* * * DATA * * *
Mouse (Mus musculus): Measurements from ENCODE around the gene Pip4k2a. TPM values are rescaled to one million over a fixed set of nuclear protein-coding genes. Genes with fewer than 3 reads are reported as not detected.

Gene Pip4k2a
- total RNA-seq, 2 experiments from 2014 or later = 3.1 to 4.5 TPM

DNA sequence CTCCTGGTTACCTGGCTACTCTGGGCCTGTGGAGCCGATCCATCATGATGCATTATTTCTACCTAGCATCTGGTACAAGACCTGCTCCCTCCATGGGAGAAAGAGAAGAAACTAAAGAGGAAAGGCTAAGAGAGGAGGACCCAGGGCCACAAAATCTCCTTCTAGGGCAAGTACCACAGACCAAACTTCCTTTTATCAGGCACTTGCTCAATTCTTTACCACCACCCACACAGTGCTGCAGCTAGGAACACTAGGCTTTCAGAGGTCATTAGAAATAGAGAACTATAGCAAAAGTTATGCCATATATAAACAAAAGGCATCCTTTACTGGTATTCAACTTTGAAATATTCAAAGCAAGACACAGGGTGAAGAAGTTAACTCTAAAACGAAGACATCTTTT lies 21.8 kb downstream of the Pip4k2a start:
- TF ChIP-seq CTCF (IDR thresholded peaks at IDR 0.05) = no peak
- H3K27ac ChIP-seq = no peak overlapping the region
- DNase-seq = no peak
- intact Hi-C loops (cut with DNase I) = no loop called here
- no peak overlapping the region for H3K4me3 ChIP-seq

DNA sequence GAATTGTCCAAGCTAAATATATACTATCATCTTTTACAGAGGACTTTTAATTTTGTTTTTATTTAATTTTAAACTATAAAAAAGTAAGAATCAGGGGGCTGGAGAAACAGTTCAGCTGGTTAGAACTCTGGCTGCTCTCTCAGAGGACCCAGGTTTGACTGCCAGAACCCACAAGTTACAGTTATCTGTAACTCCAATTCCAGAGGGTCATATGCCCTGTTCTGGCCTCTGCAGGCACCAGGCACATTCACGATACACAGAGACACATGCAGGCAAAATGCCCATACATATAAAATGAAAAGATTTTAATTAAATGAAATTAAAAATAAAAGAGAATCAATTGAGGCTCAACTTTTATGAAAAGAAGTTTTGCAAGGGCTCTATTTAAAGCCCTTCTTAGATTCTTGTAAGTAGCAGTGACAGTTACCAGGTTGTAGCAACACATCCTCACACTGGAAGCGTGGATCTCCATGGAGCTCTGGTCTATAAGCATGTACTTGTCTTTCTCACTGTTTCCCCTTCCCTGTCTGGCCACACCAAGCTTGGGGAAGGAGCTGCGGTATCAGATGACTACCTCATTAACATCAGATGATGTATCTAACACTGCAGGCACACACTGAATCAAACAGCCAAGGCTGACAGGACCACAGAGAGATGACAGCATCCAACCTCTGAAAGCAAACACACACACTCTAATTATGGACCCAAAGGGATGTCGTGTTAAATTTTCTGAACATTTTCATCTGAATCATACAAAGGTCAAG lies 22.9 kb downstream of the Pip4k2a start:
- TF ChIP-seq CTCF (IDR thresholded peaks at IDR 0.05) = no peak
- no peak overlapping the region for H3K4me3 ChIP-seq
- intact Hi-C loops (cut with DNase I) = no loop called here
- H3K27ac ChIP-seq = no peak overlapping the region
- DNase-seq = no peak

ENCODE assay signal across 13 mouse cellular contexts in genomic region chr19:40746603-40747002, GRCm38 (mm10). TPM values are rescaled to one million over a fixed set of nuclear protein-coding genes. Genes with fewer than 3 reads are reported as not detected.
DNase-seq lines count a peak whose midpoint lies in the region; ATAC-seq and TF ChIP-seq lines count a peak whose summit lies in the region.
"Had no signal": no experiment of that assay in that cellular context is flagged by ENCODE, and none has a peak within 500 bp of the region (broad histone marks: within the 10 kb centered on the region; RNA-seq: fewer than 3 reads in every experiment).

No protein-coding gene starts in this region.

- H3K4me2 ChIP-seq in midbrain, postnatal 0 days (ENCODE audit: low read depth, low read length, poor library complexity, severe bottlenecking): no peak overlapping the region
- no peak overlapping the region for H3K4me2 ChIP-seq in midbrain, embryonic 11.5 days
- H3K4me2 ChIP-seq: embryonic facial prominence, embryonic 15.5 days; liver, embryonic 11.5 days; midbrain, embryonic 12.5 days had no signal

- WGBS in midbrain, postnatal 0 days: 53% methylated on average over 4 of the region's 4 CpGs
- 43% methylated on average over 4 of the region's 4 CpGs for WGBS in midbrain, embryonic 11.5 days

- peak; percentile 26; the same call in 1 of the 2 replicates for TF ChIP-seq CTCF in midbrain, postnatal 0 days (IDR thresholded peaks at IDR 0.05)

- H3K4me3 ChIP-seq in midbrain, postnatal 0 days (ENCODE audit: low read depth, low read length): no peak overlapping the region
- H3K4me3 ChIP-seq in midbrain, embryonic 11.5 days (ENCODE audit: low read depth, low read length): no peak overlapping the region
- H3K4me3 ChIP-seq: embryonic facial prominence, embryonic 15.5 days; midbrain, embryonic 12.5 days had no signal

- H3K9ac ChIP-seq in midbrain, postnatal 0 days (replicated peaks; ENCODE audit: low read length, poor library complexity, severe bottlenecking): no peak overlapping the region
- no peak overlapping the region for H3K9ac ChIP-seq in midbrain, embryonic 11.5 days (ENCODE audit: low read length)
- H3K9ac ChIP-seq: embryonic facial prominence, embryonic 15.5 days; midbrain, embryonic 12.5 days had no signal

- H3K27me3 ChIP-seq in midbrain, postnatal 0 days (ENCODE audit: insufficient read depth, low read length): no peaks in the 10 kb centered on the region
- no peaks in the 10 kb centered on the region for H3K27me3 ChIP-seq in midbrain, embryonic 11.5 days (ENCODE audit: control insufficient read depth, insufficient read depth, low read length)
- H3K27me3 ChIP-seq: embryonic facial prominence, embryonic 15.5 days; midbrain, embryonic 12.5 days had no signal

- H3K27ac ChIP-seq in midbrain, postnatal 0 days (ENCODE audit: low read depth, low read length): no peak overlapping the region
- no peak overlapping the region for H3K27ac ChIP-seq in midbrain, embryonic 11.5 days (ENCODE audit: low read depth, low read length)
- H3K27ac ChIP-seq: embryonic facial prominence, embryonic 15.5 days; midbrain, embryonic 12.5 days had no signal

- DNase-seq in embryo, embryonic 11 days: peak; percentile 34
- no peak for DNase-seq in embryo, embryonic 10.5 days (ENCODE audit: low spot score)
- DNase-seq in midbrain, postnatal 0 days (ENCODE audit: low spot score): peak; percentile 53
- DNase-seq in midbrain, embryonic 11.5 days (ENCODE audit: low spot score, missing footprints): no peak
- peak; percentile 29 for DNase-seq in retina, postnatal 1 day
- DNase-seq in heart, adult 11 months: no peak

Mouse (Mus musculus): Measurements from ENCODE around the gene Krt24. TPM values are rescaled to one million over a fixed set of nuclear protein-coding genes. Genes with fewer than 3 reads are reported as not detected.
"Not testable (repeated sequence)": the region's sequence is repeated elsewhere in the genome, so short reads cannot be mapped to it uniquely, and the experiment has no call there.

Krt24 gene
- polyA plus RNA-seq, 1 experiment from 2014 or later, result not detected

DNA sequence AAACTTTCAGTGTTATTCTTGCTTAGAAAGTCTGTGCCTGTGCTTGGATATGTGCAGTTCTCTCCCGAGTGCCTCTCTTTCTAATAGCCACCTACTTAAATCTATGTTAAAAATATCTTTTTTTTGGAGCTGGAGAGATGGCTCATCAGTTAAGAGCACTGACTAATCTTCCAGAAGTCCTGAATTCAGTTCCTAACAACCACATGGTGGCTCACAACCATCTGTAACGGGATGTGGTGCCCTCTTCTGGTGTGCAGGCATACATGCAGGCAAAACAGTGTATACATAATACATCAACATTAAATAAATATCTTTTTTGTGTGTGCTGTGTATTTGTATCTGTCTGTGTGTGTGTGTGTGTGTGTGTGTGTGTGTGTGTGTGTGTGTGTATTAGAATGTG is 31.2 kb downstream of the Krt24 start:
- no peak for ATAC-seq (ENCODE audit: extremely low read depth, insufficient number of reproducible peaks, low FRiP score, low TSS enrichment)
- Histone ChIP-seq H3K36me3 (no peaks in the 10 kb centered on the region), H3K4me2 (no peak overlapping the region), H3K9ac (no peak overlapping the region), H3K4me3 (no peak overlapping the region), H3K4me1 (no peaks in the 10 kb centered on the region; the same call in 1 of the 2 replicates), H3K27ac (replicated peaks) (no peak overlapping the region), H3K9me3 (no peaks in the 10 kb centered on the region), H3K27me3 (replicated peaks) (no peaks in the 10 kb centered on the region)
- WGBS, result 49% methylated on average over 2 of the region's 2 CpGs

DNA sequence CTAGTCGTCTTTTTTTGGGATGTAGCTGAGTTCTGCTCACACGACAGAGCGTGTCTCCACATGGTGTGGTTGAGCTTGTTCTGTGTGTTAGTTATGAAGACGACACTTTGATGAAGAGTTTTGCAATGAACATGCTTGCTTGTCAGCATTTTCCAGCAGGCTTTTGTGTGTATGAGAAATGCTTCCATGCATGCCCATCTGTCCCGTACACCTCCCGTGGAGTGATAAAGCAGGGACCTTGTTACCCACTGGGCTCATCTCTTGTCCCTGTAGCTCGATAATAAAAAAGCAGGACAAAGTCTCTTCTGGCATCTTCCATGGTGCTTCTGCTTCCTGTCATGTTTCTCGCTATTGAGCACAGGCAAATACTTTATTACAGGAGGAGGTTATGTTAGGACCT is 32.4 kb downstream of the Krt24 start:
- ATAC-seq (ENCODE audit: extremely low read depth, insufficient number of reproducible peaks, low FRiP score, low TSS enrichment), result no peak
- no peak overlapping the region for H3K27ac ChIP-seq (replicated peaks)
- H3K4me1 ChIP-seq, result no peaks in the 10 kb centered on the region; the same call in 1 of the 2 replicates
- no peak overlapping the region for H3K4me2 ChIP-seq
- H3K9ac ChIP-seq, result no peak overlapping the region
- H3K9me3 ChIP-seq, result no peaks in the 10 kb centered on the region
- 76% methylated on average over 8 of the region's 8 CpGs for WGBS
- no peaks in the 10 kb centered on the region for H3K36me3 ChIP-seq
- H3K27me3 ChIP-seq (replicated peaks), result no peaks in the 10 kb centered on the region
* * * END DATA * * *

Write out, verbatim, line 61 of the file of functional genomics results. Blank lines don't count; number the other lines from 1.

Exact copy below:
- H3K27me3 ChIP-seq (replicated peaks), result no peaks in the 10 kb centered on the region